Hugh Hewitt talks with former New Jersey Governor Chris Christie, for an extended interview about his book, Let Me Finish: Trump, the Kushners, Bannon, New Jersey, and the Power of In-Your-Face Politics.Read More »
No matter how long this government shutdown lasts or how many more follow, 2020 will actually be a national security election, not an election about shutdown.
In the wake of Secretary of State Pompeo’s and National Security Advisor Bolton’s recent trips to the greater Middle East, we have to focus on the combustible situation in the region. It echoes that of the Balkans in the run-up to World War I. Of course, we also have the emergent threat from China … and, yes, there’s a new nuclear arms race.
Since the fall of the Berlin Wall, we’ve gone from euphoria through catastrophe into confusion, one which led President Obama into the fantastical view that he could remake the world by ignoring its truths.
We’re back where we didn’t expect to be again: Superpower competition at every level, often just under the “kinetic” phase.
2020 is going to be a national security election.
The choice: More of Trump and his policies? or back to Obama-era make-believe?Read More »
Democratic impeachment dreams will inevitably collide with a Constitution that makes removal of a president all but impossible. With the current Senate line-up, Democrats would need to persuade 20 Republicans to join all 47 of them for the two-thirds vote to drive Trump from office.
In 232 years of Constitutional history, no US Senator—not even one—has ever voted to remove a president of his or her own party. What happened to Richard Nixon in 1974? The Watergate crisis climaxed in the midst of a midterm election campaign; a campaign in which the GOP ultimately lost 48 House seats and 5 in the Senate.
In a desperate bid to mitigate looming disaster, Senate leaders begged Nixon to resign. For the sake of his party and his country, he did so. In Trump’s case, elections are nearly two years away and, barring unforeseen, catastrophic revelations, his resignation is inconceivable.Read More »
It appears that the economy is slowing down and that markets are signaling even further weakening. I’ve been an economic optimist since the Trump election—especially when he made broad-based tax cuts a priority. But I did warn that the effects of the tax cuts would be short-term unless he continued to push in a pro-growth direction.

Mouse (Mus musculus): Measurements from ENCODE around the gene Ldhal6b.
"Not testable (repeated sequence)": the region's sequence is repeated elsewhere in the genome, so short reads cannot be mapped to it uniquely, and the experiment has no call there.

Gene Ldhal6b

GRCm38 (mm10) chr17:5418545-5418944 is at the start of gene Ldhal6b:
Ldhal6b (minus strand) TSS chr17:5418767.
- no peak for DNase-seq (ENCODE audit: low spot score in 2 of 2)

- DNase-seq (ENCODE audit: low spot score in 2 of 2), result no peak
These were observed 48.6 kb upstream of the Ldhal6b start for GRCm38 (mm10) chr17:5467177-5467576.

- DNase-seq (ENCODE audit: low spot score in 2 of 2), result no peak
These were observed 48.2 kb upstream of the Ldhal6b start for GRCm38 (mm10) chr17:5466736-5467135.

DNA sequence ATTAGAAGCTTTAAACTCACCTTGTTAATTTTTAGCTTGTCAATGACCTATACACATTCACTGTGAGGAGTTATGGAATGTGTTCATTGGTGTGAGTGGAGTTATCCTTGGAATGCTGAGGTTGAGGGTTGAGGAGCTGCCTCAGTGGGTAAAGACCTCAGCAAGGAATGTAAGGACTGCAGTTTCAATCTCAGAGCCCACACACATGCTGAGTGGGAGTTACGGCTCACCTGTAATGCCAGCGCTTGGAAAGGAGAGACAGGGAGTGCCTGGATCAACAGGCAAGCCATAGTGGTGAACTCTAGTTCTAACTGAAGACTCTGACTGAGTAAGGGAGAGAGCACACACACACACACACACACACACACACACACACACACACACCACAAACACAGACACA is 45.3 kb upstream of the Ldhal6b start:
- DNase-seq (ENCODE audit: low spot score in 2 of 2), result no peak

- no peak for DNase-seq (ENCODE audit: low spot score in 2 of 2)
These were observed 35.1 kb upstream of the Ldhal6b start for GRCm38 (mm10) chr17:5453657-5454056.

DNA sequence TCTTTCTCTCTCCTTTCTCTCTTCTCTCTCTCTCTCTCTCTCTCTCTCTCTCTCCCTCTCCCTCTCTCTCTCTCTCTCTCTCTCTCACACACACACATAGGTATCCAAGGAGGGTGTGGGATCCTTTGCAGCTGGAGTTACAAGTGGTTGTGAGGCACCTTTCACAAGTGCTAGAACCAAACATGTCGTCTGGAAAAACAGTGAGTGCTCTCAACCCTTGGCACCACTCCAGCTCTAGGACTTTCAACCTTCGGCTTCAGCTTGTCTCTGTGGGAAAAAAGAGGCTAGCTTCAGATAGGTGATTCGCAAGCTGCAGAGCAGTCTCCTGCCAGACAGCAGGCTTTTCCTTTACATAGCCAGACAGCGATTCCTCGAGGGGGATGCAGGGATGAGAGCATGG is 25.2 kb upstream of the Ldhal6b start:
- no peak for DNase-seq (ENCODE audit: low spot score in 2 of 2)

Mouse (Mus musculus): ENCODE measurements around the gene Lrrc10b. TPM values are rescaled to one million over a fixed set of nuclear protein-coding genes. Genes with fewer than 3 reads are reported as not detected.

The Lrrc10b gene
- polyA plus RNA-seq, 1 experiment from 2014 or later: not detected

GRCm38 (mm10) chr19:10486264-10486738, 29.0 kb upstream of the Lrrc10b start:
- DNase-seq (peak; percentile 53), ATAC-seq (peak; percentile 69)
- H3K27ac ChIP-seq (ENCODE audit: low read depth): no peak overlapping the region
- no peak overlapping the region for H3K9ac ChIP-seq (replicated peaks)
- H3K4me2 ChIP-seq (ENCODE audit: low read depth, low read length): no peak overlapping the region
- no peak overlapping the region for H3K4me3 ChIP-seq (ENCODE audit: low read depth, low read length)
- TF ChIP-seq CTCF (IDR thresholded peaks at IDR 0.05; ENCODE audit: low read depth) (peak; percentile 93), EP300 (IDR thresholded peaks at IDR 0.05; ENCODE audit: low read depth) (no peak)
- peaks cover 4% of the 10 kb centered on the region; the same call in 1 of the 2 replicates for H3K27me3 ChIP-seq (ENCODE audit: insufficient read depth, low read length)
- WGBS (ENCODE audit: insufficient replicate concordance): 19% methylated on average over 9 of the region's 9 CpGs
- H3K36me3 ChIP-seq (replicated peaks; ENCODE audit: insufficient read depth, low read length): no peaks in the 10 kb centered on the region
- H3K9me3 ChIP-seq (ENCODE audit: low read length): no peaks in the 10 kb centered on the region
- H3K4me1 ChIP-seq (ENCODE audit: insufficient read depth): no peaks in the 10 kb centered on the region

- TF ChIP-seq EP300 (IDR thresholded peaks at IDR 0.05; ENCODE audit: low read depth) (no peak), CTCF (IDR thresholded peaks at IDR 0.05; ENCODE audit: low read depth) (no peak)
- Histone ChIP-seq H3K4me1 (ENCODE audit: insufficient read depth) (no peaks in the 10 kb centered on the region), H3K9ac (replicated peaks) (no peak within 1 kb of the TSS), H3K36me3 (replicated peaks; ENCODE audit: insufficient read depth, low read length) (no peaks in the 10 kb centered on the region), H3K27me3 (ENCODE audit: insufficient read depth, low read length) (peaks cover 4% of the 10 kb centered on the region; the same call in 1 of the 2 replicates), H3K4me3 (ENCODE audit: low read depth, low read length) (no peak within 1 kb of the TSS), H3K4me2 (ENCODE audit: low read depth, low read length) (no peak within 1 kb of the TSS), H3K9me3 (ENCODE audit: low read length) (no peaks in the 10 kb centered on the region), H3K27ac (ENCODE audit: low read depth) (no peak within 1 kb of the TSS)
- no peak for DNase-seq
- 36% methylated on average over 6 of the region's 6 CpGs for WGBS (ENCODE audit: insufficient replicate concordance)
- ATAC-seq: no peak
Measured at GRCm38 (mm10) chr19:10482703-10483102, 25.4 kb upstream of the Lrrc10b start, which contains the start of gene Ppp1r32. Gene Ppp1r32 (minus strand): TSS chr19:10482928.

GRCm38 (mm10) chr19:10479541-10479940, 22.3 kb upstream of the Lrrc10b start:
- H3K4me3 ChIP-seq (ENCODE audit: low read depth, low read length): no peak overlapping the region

But after the cuts, the president instead pivoted towards increasing taxes on international trade. Make no mistake: tariffs are taxes. And as such, they choke growth.
And that’s exactly what has been happening.
Economic growth has gone from a sizzling summer of over 4 percent to an average fall at under 3 1/2 percent and the winter looks like it might be cooling down to under 3 percent.
If—in the president’s language—we want to make America great again—and we really want to beat China, growth is the way to do it.Read More »
Saturday Night Live offered a pre-Christmas spoof called “It’s a Wonderful Trump,” in which their presidential impersonator gets a glimpse of how life would be different if he’d lost the election.
The skit proved only intermittently entertaining, but it suggests a response to those who blame Trump alone for our angry antagonisms.
Imagine that Hillary won: would America be a model of harmony and civility? We’d still disagree bitterly on immigration, taxes, trade, race relations and foreign policy.
In fact, President Hillary might have gotten her very own special prosecutor, just as Reagan, her husband and Trump did. With Congressional Republicans pushing hard to probe Uranium One, e-mails, and the Clinton Foundation, Robert Mueller might have been tapped to lead a very different investigation.
Sure, President Trump could do more to bring the country together. But you can’t explain our present polarization as the work of a single individual.Read More »
Jim Acosta, the aggressively arrogant reporter for CNN, posed a recent question illustrating the biggest problem with the press.
The day after midterm elections, Acosta grilled the president by saying: “I want to challenge you on one of the statements that you made… that this caravan was an ‘invasion’ … As you know, Mr. President, the caravan was not an invasion.”
Now, if Acosta had quoted Nancy Pelosi or Chuck Schumer and then asked the president’s response, it would have been fair and appropriate, but it’s not a reporter’s job to “challenge” an official in his own name and his own voice.
Why not explore disagreements among politicians, without taking sides yourself? The undisguised anti-Trump contempt by leading journalists supports the idea that the nation’s biggest battle isn’t Democrats vs. Republicans, it’s the media vs. Trump: an impression that hurts the press, the president, and the country.Read More »